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Abou Berete.

Journal- What are the core beliefs of Islam? Examine the relationship, expectations and
responsibilities between Allah and man. Briefly describe the 'People of the Book' and what their
relationship to Allah and Muslims. What is the purpose of the Qur'an? What is the role of
prophets according to Islam? Is gender a theme of importance in these readings? Compare and
contrast Judaism, Christianity and Islam. What key beliefs to these religions have in common?
What are the differences? How can the common tension between these groups be explained?
The core beliefs of Muslims include the oneness of God, angels, scripture, prophets,
judgement day and divine decree. These beliefs are portrayed in the Islamic acts of worship that
include a declaration of faith, prayer, acts of charity, fasting and a pilgrimage to Mecca.
According to the Quran, Allah "created man from a clot of blood" at the same time he
created the jinn from fire. Humans are the greatest of all creatures, created with free will for the
purpose of obeying and serving God.
Islam is a religion of peace, love and tolerance. Today, however, some circles have been
presenting a false image of Islam, as if there were conflict between Islam and the adherents of
the two other monotheistic religions. Yet Islam's view of Jews and Christians, who are named
"the People of the Book" in the Koran, is very friendly and tolerant.

This attitude towards the People of the Book developed during the years of the birth of Islam. At
that time, Muslims were a minority, struggling to protect their faith and suffering oppression and
torture from the pagans of the city of Mecca. Due to this persecution, some Muslims decided to
flee Mecca and shelter in a safe country with a just ruler.

believe in resurrection, Heaven and Hell and angels, and that God has created our lives
with a certain destiny.
The beliefs of the People of the Book are in harmony with Muslims, not only in terms of faithrelated issues, but also of moral values. Today, in a world where such immoralities as adultery,
homosexuality, drug addiction and a model of egoism and self-seeking cruelty have grown
widespread, the People of the Book and Muslims share the same virtues: Honor, chastity,
humility, self-sacrifice, honesty, compassion, mercy and unconditional love
According To The Koran, Muslims, Jews And Christians Should Live In Friendship

It is evident there are ample grounds for an alliance between the "People of the Book" and
Muslims. This is also very evident in the Koran. In the relevant verses of the Koran, there is a
significant difference between the People of the Book and the idolaters. This is especially
emphasized in the area of social life. For example, it is said concerning the idolaters: "(they) are
unclean, so after this year they should not come near the Masjid al-Haram (Kaaba)." (Surat atTawba: 28) Idolaters are people who obey no divine law, have no moral precepts and who are
capable of committing every kind of degrading and perverse action without hesitation.
Every book has its objective and the objective of the Quran is to make people aware of
the Creation plan of God. That is, to tell man why God created this world; what the purpose is of
settling man on earth; what is required from man in his pre-death life span, and what he is going
to confront after death.
God conveys His message and relates His will through human prophets. They form a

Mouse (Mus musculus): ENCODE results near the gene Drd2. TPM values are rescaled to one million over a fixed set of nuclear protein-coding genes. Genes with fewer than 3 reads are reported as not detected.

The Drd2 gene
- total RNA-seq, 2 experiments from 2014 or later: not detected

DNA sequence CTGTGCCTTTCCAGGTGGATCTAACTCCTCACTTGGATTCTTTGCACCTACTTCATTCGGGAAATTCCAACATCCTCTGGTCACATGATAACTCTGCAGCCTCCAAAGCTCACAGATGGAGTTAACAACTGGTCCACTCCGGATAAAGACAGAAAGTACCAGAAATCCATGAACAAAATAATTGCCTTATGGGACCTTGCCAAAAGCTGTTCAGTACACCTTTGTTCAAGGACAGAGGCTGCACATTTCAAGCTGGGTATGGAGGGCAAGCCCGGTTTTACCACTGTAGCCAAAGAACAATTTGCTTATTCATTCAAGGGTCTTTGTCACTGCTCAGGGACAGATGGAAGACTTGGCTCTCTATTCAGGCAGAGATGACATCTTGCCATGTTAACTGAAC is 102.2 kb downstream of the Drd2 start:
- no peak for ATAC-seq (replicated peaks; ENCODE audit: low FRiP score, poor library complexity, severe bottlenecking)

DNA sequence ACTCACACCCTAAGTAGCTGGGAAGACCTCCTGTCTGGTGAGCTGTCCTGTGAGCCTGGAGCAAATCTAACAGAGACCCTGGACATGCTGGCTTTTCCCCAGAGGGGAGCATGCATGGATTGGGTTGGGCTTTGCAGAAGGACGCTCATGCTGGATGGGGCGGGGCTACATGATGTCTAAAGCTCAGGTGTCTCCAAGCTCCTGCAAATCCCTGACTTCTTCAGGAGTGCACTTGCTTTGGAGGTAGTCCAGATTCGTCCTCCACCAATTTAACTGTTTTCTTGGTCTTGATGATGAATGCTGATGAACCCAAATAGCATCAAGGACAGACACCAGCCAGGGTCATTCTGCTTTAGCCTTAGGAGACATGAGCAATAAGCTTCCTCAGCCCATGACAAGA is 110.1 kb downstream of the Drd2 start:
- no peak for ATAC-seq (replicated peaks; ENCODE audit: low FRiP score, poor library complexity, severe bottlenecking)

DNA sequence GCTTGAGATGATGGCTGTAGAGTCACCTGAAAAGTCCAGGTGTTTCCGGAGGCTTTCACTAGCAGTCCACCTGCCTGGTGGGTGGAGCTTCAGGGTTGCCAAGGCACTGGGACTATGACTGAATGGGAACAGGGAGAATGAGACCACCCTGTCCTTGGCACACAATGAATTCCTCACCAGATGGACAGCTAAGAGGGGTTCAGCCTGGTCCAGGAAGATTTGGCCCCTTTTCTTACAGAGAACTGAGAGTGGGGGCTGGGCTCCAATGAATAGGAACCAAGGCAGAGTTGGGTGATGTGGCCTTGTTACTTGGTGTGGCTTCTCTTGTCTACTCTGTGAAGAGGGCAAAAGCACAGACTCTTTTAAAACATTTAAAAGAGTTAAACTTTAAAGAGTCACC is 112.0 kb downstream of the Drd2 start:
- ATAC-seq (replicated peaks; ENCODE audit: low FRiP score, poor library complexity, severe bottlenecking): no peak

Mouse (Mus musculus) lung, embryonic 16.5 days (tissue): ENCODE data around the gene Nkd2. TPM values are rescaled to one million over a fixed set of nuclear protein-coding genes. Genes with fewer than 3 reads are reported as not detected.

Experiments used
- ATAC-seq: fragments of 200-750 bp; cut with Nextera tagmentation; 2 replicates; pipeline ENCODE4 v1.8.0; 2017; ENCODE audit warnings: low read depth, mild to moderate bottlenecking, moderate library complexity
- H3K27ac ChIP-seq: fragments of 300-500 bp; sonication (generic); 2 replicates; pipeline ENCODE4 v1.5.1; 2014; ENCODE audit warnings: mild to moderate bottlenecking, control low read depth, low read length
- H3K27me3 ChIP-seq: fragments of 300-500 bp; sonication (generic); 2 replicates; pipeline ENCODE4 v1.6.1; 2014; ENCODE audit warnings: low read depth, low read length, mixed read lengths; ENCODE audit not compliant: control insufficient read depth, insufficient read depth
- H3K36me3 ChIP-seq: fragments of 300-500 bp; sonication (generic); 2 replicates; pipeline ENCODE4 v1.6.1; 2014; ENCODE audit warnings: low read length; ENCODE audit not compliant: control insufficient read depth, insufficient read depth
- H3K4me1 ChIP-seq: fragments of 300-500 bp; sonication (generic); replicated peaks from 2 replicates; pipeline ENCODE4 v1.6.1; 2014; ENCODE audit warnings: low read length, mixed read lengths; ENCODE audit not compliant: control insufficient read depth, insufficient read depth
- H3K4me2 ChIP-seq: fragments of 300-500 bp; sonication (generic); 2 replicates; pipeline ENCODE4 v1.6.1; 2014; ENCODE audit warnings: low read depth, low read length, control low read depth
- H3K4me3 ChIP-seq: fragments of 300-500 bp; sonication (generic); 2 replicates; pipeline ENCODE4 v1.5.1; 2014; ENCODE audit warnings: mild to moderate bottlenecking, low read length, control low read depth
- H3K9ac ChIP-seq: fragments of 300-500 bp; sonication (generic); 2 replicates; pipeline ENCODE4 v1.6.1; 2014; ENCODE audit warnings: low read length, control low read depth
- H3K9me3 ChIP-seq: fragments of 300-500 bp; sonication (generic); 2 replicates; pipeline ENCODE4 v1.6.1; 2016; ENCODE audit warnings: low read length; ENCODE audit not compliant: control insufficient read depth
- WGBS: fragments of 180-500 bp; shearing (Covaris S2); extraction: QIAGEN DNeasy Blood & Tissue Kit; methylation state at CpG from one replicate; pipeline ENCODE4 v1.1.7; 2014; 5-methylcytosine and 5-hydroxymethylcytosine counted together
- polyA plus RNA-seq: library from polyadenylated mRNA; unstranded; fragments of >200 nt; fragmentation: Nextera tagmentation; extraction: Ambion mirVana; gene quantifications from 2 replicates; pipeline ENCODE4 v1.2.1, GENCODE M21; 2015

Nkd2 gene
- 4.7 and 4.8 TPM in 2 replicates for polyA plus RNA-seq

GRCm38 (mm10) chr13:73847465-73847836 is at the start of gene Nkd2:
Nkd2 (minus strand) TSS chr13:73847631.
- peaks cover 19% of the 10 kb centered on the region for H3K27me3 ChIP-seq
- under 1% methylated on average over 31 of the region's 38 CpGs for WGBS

link between the earthly beings and the heavens, in the sense that God has picked them to deliver
His message to human beings. There are no other channels to receive divine communications. It
is the system of communication between the Creator and the created. God does not send angels

to every single individual, nor does He open the skies so people can climb up to receive the
message. His way of communication is through human prophets who receive the message
through angels.
Something that the five major world religions (Christianity, Judaism, Buddhism,
Hinduism and Islam) have in common is a sense of community. A sense of community provides
group cohesion and identity, as well as a way for rituals and traditions to be passed down from
generation to generation. For Christians, this community most often centers around a church. For
members of the Jewish faith, the synagogue and yeshiva (Jewish school for the study of the
Talmud and Torah) serve as focal points for the community. The sangha, which refers to a
monastic community of monks or nuns and the lay community that supports them, is the central
cohesive force in Buddhism. For Hindus, communities can form among devotees of a specific
guru or deity, or among those who attend a specific shrine or temple. In Islam, a community can
form within a local mosque or among followers of a particular imam. In addition, all Muslims
consider themselves to be part of the worldwide community of Islam which is referred to as the
Although not necessarily so, there are some aspects of religion that make it susceptible to
being a latent source of conflict. All religions have their accepted dogma, or articles of belief,
that followers must accept without question. This can lead to inflexibility and intolerance in the
face of other beliefs. After all, if it is the word of God, how can one compromise it? At the same
time, scripture and dogma are often vague and open to interpretation. Therefore, conflict can
arise over whose interpretation is the correct one, a conflict that ultimately cannot be solved
because there is no arbiter. The winner generally is the interpretation that attracts the most
followers. However, those followers must also be motivated to action. Although, almost

invariably, the majority of any faith hold moderate views, they are often more complacent,
whereas extremists are motivated to bring their interpretation of God's will to fruition.